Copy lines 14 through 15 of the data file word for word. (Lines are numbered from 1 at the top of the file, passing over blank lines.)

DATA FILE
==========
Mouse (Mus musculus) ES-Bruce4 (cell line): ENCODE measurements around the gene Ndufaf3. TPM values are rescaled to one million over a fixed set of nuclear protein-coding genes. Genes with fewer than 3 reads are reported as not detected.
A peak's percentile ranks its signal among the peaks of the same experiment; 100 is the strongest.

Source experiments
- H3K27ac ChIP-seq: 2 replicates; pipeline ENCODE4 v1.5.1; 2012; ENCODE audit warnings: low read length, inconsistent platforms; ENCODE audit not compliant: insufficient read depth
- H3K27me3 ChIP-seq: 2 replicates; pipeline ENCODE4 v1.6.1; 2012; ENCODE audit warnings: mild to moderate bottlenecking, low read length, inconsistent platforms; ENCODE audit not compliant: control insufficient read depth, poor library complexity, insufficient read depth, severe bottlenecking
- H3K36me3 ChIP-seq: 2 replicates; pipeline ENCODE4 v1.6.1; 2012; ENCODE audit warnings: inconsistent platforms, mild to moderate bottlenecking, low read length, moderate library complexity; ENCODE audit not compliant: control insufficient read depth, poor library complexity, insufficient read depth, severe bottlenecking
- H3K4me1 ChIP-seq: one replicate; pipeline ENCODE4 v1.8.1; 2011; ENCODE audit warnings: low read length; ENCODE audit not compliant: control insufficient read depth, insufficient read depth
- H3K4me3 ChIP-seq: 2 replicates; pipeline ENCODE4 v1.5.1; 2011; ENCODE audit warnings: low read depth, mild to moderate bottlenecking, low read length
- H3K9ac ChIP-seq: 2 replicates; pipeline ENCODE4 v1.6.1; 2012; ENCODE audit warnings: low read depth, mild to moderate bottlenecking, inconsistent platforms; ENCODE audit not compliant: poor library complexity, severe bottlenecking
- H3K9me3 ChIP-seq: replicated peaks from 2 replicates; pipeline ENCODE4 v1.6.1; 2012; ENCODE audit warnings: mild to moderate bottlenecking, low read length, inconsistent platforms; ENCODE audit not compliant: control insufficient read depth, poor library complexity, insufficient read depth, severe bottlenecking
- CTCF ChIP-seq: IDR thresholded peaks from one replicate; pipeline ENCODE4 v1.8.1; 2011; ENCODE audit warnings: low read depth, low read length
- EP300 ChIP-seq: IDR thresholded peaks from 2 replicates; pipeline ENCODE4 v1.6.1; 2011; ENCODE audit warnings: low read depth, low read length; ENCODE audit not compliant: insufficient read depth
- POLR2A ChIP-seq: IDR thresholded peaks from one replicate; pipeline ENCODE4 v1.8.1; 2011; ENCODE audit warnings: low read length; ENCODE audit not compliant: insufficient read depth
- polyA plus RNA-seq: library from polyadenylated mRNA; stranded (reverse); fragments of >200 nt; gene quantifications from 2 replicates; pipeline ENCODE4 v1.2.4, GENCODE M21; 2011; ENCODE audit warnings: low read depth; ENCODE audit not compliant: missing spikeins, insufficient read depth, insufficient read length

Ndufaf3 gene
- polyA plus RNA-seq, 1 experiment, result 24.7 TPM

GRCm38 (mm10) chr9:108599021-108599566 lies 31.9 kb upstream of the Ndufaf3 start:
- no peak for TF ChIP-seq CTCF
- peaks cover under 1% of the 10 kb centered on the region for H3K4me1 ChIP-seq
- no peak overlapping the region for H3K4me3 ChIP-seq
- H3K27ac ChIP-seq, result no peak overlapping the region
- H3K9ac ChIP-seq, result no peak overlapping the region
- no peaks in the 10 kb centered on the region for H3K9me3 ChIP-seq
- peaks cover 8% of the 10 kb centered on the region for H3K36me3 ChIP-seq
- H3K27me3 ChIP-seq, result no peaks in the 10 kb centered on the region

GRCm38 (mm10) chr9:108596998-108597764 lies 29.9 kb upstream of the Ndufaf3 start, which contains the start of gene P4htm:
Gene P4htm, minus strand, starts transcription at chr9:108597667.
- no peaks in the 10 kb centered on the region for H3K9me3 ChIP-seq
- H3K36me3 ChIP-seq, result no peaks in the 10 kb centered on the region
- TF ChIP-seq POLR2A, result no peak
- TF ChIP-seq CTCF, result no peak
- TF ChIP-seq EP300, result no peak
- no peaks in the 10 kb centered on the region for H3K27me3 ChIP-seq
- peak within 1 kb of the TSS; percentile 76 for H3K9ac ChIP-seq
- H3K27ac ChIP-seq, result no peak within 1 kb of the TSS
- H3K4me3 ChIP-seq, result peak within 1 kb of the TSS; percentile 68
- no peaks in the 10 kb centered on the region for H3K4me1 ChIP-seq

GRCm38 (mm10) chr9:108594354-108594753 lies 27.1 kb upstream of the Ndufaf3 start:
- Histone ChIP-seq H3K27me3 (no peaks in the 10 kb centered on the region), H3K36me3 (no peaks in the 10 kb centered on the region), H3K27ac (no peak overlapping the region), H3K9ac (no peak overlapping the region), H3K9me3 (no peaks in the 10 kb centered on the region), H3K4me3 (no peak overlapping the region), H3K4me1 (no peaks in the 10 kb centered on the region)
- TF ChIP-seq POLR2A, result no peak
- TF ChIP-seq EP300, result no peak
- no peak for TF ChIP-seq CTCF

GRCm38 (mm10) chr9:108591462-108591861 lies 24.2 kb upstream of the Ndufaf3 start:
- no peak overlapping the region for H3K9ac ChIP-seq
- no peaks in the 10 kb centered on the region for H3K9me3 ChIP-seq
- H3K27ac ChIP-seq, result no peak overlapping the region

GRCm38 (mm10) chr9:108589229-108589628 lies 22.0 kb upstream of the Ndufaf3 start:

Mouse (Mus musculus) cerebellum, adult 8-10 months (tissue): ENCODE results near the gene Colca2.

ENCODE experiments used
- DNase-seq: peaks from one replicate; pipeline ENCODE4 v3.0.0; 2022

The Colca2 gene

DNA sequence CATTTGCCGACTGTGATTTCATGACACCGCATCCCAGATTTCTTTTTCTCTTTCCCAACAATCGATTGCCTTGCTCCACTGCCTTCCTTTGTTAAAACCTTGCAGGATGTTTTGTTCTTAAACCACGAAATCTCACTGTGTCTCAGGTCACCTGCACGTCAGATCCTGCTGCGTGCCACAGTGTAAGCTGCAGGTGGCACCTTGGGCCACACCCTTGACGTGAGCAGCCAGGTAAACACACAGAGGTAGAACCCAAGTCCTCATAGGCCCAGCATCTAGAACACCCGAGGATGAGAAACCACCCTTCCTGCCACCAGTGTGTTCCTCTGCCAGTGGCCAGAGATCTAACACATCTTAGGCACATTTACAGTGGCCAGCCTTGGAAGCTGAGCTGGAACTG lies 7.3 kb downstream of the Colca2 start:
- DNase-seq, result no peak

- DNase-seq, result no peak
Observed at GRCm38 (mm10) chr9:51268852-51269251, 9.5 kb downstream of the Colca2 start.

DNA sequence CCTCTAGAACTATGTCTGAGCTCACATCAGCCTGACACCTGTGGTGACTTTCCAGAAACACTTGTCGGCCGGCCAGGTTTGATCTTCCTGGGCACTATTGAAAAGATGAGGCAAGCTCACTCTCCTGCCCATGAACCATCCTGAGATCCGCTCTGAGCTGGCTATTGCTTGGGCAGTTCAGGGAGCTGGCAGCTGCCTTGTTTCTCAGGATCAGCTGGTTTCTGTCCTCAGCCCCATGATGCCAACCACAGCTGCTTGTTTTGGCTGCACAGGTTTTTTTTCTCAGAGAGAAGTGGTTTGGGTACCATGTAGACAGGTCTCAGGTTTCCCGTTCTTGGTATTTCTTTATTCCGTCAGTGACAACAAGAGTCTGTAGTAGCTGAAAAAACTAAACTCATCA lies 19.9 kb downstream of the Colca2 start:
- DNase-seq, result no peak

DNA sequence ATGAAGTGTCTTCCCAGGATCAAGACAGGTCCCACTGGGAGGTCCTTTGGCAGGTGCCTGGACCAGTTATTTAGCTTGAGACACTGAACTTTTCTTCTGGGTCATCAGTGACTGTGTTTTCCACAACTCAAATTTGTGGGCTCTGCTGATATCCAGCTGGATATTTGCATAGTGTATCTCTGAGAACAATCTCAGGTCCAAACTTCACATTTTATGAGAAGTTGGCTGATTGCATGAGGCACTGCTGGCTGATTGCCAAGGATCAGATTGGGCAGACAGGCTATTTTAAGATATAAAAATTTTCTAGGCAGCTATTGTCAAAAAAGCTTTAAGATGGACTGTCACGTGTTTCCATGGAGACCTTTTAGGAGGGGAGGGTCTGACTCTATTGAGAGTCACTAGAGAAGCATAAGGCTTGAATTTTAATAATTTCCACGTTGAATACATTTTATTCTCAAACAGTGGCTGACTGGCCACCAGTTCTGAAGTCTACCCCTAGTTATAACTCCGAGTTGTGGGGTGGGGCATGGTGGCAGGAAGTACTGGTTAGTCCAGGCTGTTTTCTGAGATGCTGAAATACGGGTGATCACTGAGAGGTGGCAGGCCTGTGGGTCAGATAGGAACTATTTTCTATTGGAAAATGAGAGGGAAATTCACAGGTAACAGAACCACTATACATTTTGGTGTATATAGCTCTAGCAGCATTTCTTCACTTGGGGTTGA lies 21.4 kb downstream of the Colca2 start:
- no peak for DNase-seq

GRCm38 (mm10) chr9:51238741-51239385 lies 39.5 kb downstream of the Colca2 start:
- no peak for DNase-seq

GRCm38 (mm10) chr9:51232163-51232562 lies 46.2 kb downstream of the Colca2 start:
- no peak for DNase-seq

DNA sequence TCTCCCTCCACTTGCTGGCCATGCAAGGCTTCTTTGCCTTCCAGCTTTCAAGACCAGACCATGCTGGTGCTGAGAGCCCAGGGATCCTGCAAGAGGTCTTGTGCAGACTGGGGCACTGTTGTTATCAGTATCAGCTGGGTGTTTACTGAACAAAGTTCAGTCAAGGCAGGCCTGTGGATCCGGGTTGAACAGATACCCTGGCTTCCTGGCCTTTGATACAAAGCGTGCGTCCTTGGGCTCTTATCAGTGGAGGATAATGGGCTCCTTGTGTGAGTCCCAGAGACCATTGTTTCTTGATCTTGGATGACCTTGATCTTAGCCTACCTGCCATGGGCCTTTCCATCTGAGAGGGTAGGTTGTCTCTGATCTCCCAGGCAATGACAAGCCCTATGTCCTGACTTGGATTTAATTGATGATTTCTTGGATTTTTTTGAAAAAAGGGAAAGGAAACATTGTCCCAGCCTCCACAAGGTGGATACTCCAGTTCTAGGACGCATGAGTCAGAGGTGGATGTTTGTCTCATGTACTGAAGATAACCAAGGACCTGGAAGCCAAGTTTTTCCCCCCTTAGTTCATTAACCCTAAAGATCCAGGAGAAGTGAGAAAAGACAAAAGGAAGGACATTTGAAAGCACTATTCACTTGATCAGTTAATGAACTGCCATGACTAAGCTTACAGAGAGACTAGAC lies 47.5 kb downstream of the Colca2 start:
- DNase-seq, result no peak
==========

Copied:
- polyA plus RNA-seq: library from polyadenylated mRNA; stranded (reverse); fragments of >200 nt; gene quantifications from 2 replicates; pipeline ENCODE4 v1.2.4, GENCODE M21; 2011; ENCODE audit warnings: low read depth; ENCODE audit not compliant: missing spikeins, insufficient read depth, insufficient read length

Ndufaf3 gene